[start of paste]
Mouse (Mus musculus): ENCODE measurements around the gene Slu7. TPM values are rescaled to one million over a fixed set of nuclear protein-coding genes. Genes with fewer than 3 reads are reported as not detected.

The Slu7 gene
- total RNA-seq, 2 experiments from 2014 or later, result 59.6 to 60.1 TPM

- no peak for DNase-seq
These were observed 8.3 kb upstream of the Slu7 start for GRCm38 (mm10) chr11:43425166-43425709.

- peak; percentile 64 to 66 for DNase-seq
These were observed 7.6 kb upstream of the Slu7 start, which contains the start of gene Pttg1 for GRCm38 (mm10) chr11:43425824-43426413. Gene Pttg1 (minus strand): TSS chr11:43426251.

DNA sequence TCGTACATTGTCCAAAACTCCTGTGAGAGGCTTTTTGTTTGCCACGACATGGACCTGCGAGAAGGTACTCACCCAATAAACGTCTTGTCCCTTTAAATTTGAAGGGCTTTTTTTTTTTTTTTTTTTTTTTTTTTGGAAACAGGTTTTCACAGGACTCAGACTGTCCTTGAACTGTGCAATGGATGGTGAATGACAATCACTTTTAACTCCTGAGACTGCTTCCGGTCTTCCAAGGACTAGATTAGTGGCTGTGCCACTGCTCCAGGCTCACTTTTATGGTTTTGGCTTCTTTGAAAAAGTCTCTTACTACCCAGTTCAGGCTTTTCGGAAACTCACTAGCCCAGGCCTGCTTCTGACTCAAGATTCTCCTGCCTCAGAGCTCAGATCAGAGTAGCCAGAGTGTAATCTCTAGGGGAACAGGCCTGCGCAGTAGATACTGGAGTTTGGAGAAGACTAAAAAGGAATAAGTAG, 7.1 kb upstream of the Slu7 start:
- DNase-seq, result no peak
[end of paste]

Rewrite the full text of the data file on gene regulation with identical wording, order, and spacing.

Mouse (Mus musculus): ENCODE measurements around the gene Slu7. TPM values are rescaled to one million over a fixed set of nuclear protein-coding genes. Genes with fewer than 3 reads are reported as not detected.

The Slu7 gene
- total RNA-seq, 2 experiments from 2014 or later, result 59.6 to 60.1 TPM

- no peak for DNase-seq
These were observed 8.3 kb upstream of the Slu7 start for GRCm38 (mm10) chr11:43425166-43425709.

- peak; percentile 64 to 66 for DNase-seq
These were observed 7.6 kb upstream of the Slu7 start, which contains the start of gene Pttg1 for GRCm38 (mm10) chr11:43425824-43426413. Gene Pttg1 (minus strand): TSS chr11:43426251.

DNA sequence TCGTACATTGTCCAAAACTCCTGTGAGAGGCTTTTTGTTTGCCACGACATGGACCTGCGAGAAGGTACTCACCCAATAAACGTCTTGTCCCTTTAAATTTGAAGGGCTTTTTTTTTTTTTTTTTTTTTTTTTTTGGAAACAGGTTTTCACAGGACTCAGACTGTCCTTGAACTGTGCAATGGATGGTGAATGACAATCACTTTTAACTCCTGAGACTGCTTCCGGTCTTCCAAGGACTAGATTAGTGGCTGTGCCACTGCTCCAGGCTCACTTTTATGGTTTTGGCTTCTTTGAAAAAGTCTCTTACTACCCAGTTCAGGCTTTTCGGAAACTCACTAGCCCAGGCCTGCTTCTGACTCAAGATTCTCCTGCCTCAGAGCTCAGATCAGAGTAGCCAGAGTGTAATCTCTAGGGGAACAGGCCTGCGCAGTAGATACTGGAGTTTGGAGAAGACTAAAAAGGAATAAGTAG, 7.1 kb upstream of the Slu7 start:
- DNase-seq, result no peak